Couples who come together to create art always hold a special place in my heart. There's something really nice about two people working together to create a work of art, with their creative ebbs and flows complimenting each other. When I learned about the Lewises and their artwork, I was even more impressed. This couple not only creates beautiful macro photographs, but with material that many people would consider beyond taboo.
If these red, alien landscapes and creatures look a bit like blood, that's because they are blood. Specifically, it's menstrual blood, and it comes from artist Jen Lewis herself. She never thought she'd work with this substance, but after switching from tampons to a silicone menstrual cup, she was surprised to find beauty in the blood it collected. From this inspiration, a project called Beauty in Blood was born.
For Lewis, there was also a political and social message behind the choice to use menstrual blood as art material. "It is deeply embedded in our global body politics and is a major contributor to the vast gender inequity between men and women today," she explains. "Institutionalized hierarchies maintain and support the outdated patriarchal belief that menstruation makes the female body inferior to the male body."
If that seems like an exaggeration to you, consider the fact that in the U.K. and Canada, feminine hygiene products are considered "luxury items," meaning that women on governmental assistance cannot purchase them on those countries' versions of food stamps. In countries like Afghanistan, Nepal, and Sierra Leone, girls have no access to these products, resulting in their having to stay home during menstruation, missing valuable school time.
In more everyday terms, Lewis sees the double standard in the fact that TV shows, video games, and movies use blood and gore resulting from violence as a staple feature. Conversely, people recoil at the thought of blood stemming from a natural, healthy process.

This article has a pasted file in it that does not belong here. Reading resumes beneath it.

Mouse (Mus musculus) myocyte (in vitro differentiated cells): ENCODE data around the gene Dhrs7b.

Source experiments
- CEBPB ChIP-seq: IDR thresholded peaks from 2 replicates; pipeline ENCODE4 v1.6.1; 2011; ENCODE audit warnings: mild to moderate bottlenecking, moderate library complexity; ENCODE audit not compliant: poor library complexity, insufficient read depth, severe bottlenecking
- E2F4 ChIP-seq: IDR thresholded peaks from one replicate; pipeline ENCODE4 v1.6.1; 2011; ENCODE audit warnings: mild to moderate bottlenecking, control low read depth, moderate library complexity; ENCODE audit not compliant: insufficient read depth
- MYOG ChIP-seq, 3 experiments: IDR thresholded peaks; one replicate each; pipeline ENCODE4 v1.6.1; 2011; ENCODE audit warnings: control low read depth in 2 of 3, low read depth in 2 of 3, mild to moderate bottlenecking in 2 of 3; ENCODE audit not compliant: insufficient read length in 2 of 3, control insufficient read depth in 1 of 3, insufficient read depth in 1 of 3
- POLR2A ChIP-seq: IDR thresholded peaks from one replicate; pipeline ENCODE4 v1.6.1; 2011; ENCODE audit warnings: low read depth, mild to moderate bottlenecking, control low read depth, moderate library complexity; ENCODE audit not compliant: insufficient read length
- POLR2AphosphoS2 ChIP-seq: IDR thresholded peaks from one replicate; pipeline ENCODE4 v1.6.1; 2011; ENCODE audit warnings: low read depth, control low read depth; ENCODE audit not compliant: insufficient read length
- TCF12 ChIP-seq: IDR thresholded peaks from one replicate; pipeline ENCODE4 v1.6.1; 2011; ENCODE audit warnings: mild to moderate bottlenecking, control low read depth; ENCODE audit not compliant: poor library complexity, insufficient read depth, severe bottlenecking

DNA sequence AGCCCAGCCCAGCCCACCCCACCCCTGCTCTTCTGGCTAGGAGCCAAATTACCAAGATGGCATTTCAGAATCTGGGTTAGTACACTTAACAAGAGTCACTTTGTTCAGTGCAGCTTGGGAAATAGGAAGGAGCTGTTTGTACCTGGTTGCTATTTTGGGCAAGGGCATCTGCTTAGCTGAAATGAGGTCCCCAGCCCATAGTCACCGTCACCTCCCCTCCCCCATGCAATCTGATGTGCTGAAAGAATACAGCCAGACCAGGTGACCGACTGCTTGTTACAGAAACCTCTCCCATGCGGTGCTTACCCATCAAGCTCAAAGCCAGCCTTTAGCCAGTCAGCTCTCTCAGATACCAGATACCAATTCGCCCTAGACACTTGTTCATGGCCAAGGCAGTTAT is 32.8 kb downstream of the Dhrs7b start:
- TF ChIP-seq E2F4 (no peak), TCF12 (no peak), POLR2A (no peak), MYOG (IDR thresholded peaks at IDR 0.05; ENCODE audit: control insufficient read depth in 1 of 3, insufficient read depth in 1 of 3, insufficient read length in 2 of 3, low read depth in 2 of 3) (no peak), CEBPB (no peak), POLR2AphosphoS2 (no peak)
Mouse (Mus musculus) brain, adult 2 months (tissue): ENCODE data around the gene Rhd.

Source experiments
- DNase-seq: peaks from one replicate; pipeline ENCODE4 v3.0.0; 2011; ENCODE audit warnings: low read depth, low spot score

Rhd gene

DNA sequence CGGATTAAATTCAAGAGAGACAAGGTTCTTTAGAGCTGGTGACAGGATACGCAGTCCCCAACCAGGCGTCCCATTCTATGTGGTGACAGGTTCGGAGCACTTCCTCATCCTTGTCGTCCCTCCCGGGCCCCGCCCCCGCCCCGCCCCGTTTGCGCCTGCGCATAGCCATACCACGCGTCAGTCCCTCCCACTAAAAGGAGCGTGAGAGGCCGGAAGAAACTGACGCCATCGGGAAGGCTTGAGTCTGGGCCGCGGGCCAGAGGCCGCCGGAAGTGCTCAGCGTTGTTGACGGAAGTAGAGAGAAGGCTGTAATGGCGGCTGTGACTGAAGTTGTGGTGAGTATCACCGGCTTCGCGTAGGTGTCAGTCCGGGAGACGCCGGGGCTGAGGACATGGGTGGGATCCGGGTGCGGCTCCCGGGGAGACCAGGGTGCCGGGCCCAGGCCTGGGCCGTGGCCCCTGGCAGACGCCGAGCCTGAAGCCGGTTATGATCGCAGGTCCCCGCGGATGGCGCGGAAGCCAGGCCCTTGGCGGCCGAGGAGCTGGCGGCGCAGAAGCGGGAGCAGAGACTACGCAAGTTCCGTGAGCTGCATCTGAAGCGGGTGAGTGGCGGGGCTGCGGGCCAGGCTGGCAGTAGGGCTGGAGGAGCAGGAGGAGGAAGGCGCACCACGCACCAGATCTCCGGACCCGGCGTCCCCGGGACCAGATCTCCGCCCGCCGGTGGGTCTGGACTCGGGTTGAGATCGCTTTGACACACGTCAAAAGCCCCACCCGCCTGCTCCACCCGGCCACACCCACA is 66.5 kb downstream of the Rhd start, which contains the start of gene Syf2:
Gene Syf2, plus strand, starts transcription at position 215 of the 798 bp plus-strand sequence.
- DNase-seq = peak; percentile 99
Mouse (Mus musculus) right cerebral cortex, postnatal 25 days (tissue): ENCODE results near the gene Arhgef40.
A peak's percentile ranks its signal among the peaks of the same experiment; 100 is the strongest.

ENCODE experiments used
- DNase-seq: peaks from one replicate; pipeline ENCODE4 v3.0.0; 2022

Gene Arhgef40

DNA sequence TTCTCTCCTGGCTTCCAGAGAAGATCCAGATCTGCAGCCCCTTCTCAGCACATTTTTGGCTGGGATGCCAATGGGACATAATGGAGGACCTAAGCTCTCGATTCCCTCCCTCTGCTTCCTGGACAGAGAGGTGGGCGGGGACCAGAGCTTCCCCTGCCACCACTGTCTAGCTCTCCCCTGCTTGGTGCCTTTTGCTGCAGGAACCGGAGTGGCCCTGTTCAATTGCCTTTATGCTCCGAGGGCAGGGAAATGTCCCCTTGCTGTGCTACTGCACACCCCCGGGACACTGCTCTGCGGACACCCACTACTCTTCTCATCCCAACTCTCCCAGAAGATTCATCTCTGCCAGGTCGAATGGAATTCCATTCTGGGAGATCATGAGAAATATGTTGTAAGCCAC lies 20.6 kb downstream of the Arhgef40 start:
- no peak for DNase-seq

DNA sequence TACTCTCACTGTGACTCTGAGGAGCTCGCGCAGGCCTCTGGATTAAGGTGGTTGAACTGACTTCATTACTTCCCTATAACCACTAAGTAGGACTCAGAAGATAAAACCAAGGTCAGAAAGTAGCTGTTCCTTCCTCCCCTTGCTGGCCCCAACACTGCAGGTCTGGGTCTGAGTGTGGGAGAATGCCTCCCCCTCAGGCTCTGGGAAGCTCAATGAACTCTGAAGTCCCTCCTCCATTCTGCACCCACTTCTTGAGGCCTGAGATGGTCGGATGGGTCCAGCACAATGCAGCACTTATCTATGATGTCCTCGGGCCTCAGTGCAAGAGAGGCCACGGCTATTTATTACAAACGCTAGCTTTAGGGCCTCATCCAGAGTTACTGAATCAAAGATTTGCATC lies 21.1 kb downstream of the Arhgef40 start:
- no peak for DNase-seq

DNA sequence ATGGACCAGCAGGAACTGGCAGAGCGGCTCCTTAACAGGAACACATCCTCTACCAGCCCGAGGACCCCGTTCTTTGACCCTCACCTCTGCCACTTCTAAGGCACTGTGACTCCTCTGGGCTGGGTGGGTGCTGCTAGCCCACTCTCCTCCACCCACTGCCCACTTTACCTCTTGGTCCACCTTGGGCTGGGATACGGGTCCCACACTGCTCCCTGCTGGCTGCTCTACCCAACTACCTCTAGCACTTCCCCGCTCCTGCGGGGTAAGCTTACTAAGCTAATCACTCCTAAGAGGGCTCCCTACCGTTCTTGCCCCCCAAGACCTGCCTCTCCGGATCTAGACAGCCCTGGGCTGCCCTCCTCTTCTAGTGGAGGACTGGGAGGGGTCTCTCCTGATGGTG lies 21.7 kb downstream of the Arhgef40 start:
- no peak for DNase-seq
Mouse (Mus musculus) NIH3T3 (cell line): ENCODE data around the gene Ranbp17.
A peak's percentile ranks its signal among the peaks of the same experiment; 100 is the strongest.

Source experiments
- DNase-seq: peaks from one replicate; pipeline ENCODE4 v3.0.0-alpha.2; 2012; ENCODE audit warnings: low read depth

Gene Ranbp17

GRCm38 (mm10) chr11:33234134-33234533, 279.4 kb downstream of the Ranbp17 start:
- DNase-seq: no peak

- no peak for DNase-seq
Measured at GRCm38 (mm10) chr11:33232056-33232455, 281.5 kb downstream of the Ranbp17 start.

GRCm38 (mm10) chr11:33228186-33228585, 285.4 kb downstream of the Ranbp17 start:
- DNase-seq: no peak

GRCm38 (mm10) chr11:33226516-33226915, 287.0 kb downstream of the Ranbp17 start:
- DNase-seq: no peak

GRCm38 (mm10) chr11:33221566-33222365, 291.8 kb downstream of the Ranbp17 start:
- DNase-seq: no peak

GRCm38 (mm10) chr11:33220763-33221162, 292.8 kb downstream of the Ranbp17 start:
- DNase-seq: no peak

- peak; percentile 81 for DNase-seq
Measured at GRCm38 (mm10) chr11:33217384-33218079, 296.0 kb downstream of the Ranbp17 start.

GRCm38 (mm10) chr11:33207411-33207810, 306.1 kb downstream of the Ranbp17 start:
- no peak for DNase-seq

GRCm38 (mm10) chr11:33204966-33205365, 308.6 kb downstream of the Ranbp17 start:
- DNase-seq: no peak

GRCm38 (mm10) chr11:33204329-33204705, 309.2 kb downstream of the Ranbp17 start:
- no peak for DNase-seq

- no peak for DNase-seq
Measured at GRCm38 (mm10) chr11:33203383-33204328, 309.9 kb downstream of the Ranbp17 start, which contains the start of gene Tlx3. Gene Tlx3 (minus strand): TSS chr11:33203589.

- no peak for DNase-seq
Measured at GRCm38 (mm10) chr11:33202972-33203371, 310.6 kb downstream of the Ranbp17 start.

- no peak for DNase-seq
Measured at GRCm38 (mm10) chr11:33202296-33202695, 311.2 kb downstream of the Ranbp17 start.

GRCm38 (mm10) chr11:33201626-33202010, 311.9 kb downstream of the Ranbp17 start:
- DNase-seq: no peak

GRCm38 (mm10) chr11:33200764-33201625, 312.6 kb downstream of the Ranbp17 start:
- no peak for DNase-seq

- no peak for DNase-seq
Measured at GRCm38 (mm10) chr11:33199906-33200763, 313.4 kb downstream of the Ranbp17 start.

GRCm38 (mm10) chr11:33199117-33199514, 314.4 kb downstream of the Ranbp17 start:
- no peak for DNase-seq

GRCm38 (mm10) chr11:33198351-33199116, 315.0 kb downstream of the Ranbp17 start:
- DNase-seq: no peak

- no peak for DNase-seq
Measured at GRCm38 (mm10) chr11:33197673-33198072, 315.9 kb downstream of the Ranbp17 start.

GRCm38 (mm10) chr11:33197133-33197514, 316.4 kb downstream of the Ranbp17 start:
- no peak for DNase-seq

Together, the Lewises are working to break down the barrier that prevents people -- men and women alike -- from talking about periods as a normal, healthy part of human existence. About once a month, Jen and her husband Rob set up a makeshift studio and snap photos of the blood as it flows though water. They shoot either by the toilet or in the kitchen, using an aquarium. For each shot, they experiment with different mixtures of salt and fresh water, different instruments for adding the blood to the water, so no two shots have the same effects and same results.
Rob's participation has also been important to the project. It has given Rob a special insight into the process of menstruation and the way it's seen by society. The project has also inspired the couple to talk openly about not only menstruation, but the female experience and the divide that can exist between genders, which has brought them closer together. For Rob, it's made him aware of how to open discussions on women, sexism, and gender to men, and how important it is to include men in these discussions.
You can see more of the Lewises' work on their website, as well as on Facebook, Twitter, and Pinterest. In addition, Beauty in Blood is also going to have an art show called Widening the Cycle, which will be part of the Menstrual Health & Reproductive Justice Conference held in Boston this June.